“The art of teaching is the art of assisting discovery.” Mark Van Doren
We know that experiential learning activities contribute to better learning and retention. We design learning programs that incorporate these activities in a purposeful manner. We don’t insert a game just for the sake of a game. Every learning activity must achieve a specified level of learning, whether it be knowledge, comprehension, application, analysis, evaluation or creation.
So, there is a reason why we select certain activities to achieve certain levels of learning for key content. But do we make the learning process as rich as it could be? I don’t think so. I’m embarrassed to say that I know now that I haven’t.
Let’s take a case … Read the rest
“Believe it can be done. When you believe something can be done, really believe, your mind will find the ways to do it. Believing a solution paves the way to solution.” David J. Schwartz
The Thiagi Group free monthly newsletters offer all sorts of learning games. This game is taken from the April 2018 newsletter. I thought it was too wonderful not to share in its entirety! http://www.thiagi.com/games/2018/3/26/april-2018-table-of-contents
April 1, 2018
You don’t have to be delusional, psychic, or gullible to experience the ideomotor effect. With this very simple activity, you can demonstrate the power of an idea to inspire action. It is named after Michael Eugene Chevreul who used this pendulum to explain how an unconscious movement … Read the rest
“Without reflection, we go blindly on our way, creating more unintended consequences, and failing to achieve anything useful.” Margaret J. Wheatley
In participative learning, it is important that each learning activity be debriefed to give the participants an opportunity to reflect on their experience and reinforce their learning.
It is just as important to have those involved in a critical work situation take time to assess whether the actions taken were effective and, if not, what should be done differently in the future.
I’ve always thought that it made sense to debrief a learning activity or management situation by asking these three questions:
- What went well?
- What didn’t go well, and why not?
- What did you learn?
Recently, I read … Read the rest
“Perspective is worth 80 IQ points.” Alan Kay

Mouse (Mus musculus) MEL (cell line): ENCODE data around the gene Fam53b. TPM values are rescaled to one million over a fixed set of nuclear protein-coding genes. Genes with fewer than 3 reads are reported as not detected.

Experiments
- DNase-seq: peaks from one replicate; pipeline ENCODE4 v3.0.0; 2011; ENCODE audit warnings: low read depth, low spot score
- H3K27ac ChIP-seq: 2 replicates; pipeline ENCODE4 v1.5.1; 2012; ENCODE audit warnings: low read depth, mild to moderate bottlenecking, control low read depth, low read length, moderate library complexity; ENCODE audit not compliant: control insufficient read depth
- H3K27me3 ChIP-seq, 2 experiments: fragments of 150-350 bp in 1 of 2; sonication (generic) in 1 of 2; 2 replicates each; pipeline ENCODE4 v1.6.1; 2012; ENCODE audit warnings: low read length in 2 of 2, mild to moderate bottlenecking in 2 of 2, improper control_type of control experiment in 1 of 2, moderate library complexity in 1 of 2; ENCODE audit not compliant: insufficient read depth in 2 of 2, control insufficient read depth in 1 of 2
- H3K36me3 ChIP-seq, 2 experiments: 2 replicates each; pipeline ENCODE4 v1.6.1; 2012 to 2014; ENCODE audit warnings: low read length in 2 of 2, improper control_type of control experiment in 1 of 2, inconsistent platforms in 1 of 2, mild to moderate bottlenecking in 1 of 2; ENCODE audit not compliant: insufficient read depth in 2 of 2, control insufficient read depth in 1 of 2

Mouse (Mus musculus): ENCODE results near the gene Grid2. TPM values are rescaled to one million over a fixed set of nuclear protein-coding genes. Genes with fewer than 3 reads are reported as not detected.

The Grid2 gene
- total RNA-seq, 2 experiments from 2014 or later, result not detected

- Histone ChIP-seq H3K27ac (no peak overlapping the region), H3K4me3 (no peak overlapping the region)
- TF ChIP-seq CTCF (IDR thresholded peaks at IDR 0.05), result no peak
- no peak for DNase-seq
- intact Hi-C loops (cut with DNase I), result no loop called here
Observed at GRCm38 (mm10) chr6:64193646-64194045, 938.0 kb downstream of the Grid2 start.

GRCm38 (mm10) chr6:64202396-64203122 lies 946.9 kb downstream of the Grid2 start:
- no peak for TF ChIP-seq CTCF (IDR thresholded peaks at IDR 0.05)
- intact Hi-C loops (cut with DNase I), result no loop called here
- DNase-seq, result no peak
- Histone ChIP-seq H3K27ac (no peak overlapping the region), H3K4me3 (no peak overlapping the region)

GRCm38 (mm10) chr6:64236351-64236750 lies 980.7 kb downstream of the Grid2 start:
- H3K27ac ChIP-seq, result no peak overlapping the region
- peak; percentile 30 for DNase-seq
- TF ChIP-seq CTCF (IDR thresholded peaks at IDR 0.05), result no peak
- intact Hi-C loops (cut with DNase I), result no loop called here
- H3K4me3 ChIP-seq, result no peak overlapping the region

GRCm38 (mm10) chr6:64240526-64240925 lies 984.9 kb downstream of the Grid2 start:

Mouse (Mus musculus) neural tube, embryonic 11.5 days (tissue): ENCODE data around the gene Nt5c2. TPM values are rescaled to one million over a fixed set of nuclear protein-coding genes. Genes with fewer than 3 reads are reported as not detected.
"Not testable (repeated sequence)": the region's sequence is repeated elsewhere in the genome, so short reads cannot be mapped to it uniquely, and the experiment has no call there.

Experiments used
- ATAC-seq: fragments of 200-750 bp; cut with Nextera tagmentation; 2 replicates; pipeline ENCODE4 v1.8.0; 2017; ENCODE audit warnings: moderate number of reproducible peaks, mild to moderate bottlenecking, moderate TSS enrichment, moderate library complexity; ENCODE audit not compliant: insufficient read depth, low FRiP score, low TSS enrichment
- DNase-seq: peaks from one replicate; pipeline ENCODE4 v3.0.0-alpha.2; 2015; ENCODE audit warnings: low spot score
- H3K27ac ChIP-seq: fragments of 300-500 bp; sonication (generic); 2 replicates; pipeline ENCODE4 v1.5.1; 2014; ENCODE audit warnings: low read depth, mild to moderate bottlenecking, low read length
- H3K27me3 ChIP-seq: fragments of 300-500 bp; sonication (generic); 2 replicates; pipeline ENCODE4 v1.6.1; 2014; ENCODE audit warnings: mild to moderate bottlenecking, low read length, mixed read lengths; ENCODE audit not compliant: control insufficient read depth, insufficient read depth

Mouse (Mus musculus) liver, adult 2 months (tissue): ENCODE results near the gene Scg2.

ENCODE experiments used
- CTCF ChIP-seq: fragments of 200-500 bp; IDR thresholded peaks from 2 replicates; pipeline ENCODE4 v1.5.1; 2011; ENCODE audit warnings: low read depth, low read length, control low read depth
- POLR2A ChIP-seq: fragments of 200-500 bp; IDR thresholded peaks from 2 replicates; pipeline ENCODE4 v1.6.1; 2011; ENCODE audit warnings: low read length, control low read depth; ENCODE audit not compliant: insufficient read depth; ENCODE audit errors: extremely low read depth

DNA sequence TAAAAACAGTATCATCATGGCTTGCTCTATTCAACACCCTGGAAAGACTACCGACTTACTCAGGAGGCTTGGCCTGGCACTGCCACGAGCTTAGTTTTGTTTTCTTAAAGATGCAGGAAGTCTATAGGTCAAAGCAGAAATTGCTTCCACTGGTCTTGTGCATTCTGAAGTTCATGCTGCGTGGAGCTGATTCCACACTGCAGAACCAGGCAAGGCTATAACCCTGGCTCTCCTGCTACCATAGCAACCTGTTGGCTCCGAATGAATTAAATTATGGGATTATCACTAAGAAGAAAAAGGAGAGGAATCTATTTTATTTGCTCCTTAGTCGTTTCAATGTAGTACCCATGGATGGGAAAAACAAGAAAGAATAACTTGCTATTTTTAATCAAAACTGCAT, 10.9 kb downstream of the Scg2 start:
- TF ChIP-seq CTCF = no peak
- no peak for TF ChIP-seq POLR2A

I recently conducted a workshop to introduce U.S. trainers to a variety of creative learning activities designed by Jordanians. The workshop began by explaining the context in which the activities were designed.
Because the participants in the Jordanian train the trainer program work for Mercy Corps, their focus was on major issues. These include: a poor economy, non-existent energy and water resources, lack of women’s equity, violence against women, and the impact of the Syrian refugee crisis on a poor country with limited resources.
My intention was to explain how each activity was designed and facilitated, and then have the workshop participants experience it in an adapted form. I did my best … Read the rest
“Never, ever underestimate the importance of having fun.” Randy Pausch
I’ve been designing and delivering training for many years- and I am constantly surprised and delighted at the creative learning activities participants in train-the-trainer programs design! This is one of the primary perks of participant-centered learning programs, because the facilitator is always learning new information, perspectives and techniques from the participants!
Here are three retention-checking learning activities that I’ve never seen before that were both effective and a lot of fun. All three of the activities also incorporate elements of challenge and competition, which adult learners appreciate.
One of the activities was designed by a participant in a Professional Trainers Certificate program in Madison, Wisconsin, and the other two activities … Read the rest